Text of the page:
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Silent Hill: Revelation 3D

Posted by martinteller on February 18, 2014

It’s several years after the events of the first film, and 18-year-old Sharon is now living as “Heather” (Adelaide Clemens).  Her mother (Radha Mitchell) found a way to free her from the world of Silent Hill, and now Heather remembers nothing of her time there.  She believes that she and her father Harry (Sean Bean) have to keep moving and changing identities because the law is on their tails over a “thief” that Harry killed.  The truth is, that thief was a member of the Order of Whosiewhatsie, and the Order is determined to bring Sharon/Heather back to Silent Hill.  The Order manages to kidnap Harry, and now Heather returns to the mysterious town cloaked in darkness.  Her companion is schoolmate Vincent (Kit Harrington), but Vincent has his own ties to Silent Hill.

I really loved the first movie, and unironically at that.  There were a lot of warning signs about this sequel.  First of all, the nearly unanimous bad reviews.  This didn’t scare me off too much, because the first film wasn’t all that well-loved either.  Still, it had some fans (like me) and this one seemed to have none.  Second, 3D.  I watched on Netflix Instant where I was stuck with plain ol’ 2D, but as expected, there were a host of cheesy 3D effects, including what must be the world’s first Pop Tart Jump Scare.  The original film wasn’t exactly subtle, but it didn’t rely on severed fingers flying at you to achieve its sense of dread.  Third, director Christophe Gans didn’t come back.  With the potential for utter disaster given the source material, I have to give most of the credit for Silent Hill‘s success to Gans.  Having never heard of Michael J. Bassett or any of his previous credits (Solomon Kane? Deathwatch?), I had reason to be trepidatious.  The original cast, save Bean, also couldn’t be bothered.  Mitchell makes the briefest of appearances, as does Deborah Kara Unger (as Dahlia).  And Jodelle Ferland, who would have been the same age as Sharon, is replaced with the extremely bland Clemens, who even at only 23 is clearly too old to be a high school student (as is everyone else in the quick scene of her at school).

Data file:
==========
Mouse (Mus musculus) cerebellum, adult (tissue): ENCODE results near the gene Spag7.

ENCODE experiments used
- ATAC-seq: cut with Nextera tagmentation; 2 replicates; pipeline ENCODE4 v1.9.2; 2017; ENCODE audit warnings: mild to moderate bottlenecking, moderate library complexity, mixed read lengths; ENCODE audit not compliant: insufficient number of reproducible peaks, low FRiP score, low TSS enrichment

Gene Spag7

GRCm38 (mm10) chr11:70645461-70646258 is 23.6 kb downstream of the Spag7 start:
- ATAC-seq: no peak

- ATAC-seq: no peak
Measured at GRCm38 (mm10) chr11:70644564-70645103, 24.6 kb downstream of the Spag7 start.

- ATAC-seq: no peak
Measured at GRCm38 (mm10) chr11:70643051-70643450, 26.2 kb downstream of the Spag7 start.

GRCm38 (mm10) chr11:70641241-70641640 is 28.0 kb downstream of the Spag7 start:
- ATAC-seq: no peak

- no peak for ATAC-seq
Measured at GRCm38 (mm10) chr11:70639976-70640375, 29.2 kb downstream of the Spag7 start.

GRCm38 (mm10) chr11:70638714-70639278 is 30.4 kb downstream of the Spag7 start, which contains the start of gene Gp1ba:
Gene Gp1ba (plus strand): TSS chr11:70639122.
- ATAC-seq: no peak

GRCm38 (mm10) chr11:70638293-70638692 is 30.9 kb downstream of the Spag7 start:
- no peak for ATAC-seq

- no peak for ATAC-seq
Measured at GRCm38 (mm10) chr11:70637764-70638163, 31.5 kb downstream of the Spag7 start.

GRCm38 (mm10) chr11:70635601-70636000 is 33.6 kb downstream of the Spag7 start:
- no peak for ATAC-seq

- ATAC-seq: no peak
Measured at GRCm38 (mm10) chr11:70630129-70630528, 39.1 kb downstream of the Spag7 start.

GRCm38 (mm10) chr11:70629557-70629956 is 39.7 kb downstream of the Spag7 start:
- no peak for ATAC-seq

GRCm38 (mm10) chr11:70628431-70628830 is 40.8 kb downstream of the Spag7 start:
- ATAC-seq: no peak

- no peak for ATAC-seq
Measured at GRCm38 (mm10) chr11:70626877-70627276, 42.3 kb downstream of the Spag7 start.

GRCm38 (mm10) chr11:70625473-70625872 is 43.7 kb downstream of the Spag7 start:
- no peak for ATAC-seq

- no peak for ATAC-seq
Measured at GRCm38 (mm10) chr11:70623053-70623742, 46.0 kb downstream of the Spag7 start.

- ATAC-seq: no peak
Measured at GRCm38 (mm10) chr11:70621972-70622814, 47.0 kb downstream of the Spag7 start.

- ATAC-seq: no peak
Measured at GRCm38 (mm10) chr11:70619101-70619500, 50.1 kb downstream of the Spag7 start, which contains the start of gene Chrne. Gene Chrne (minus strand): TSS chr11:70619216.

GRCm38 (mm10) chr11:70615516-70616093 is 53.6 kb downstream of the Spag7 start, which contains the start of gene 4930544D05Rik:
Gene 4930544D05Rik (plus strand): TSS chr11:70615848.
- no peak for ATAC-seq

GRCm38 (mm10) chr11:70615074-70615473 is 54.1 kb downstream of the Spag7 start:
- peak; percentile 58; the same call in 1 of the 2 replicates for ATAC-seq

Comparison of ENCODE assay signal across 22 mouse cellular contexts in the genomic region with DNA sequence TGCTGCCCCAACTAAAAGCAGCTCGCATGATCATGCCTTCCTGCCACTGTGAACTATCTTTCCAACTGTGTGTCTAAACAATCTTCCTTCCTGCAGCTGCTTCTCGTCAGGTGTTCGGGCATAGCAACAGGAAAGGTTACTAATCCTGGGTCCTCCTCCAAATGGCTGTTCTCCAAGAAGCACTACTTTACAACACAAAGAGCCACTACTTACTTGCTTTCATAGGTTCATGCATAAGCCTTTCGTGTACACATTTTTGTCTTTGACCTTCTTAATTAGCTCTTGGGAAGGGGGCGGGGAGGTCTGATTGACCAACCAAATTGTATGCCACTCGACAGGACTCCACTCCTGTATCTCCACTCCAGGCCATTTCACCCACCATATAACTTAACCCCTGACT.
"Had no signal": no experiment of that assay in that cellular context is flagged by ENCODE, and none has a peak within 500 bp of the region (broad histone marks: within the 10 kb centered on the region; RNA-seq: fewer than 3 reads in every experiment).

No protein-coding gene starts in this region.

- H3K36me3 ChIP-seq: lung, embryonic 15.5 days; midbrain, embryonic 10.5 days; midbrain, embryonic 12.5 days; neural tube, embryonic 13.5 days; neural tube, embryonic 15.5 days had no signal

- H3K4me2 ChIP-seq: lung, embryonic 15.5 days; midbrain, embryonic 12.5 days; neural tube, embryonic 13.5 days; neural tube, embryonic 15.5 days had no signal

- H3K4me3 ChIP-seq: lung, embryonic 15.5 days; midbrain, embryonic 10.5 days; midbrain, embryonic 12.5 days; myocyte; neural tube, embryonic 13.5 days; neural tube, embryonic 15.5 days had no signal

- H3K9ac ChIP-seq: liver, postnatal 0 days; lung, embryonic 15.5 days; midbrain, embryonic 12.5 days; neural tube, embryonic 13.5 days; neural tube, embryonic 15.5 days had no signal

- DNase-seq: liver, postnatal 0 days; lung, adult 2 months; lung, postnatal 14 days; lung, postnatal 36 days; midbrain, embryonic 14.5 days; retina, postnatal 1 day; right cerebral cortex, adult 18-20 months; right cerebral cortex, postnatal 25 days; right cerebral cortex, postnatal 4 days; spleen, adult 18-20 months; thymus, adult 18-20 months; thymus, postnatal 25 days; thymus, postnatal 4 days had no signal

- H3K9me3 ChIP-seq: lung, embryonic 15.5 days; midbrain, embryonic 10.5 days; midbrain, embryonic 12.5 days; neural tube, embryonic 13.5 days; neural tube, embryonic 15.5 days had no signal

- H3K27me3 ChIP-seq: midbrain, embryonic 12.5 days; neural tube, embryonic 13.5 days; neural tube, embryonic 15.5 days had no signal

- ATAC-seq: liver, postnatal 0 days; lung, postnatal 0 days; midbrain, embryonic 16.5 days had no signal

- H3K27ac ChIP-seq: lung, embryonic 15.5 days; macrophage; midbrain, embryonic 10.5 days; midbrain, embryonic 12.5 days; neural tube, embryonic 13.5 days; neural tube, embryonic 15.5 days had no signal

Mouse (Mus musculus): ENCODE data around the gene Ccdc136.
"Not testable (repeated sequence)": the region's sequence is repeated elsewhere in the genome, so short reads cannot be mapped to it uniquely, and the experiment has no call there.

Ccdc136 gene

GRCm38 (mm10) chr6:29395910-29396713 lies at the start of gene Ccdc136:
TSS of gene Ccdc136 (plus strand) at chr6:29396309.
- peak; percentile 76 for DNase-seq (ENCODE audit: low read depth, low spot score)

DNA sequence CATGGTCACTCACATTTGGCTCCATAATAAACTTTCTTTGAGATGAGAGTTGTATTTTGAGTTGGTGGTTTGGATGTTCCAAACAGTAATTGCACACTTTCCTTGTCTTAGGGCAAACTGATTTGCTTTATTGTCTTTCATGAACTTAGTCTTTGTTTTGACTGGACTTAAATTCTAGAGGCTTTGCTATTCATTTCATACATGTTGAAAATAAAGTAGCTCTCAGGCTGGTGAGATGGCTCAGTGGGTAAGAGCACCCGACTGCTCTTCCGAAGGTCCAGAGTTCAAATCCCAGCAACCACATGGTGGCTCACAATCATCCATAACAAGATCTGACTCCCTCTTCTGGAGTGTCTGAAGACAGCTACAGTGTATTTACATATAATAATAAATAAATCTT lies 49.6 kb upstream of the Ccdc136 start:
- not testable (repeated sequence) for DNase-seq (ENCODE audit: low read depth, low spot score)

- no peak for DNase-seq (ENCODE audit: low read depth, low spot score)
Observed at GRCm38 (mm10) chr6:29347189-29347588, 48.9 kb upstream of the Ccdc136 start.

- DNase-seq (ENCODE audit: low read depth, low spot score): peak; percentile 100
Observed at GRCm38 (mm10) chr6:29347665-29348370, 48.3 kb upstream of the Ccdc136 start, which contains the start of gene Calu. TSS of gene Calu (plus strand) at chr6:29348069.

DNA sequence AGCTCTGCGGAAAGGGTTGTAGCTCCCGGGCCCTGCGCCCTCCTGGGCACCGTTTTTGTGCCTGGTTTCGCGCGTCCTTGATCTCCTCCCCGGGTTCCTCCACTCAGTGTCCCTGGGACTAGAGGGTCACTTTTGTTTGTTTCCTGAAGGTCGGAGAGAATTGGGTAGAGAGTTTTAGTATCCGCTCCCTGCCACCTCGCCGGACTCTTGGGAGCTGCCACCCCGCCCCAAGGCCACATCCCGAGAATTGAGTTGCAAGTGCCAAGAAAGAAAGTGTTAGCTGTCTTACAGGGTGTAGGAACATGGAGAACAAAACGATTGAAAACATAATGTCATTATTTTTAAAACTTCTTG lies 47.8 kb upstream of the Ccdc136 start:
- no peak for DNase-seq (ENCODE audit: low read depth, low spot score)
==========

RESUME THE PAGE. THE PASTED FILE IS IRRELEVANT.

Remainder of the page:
And yet, I had to give it a chance.  I’m afraid there’s no denying it’s a lesser movie.  Clemens’s ho-hum performance is at least not as bad as Harrington’s, whose British accent pokes through when he’s acting too hard.  There’s a very hammy appearance by Malcolm McDowell (remember when his being in a movie was a good sign?) and Carrie-Anne Moss does penance for three shitty Matrix movies (that’s right, I said three) with a role that’s a half-hearted imitation of Alice Krige’s character from the previous installment.

The movie’s major shortcoming, though, is the ridiculously bad first act.  When a film starts with the old “waking up from a nightmare, whoops you’re still in a nightmare” gag, you know you’re in trouble.  There’s a lot of tedious setup and terrible dialogue and bad special effects and insane tonal shifts, and you just want to get on with it already.  I almost gave up.  But 40 minutes into it, when we finally get to Silent Hill, the movie starts to redeem itself.  Bassett wisely sticks to Gans’s use of the videogame’s creepy look and music.  Although he tends to lean slightly more towards gross-out effects, there’s some genuinely unsettling shit here.  I was briefly reminded of why I loved the first movie so much, because of the unique production design that makes this world so disturbing on a gut level.

And then it’s over before you know it.  After a few chases and harrowing confrontations we come to the climax, where the plot (taken mostly from the “Silent Hill 3” game) descends into utter gobbledly-gook and there’s some kind of standoff between Pyramid Head and the demon form of Carrie-Anne Moss or something.  Also, more bad 3D.  Sigh.  The movie closes with hints of another sequel to come, and heaven help me, I’ll probably watch it.  For those who were captivated by the atmosphere of the first Silent Hill, part of this installment will satisfy you.  Just not nearly enough of it.  Rating: Fair (61)

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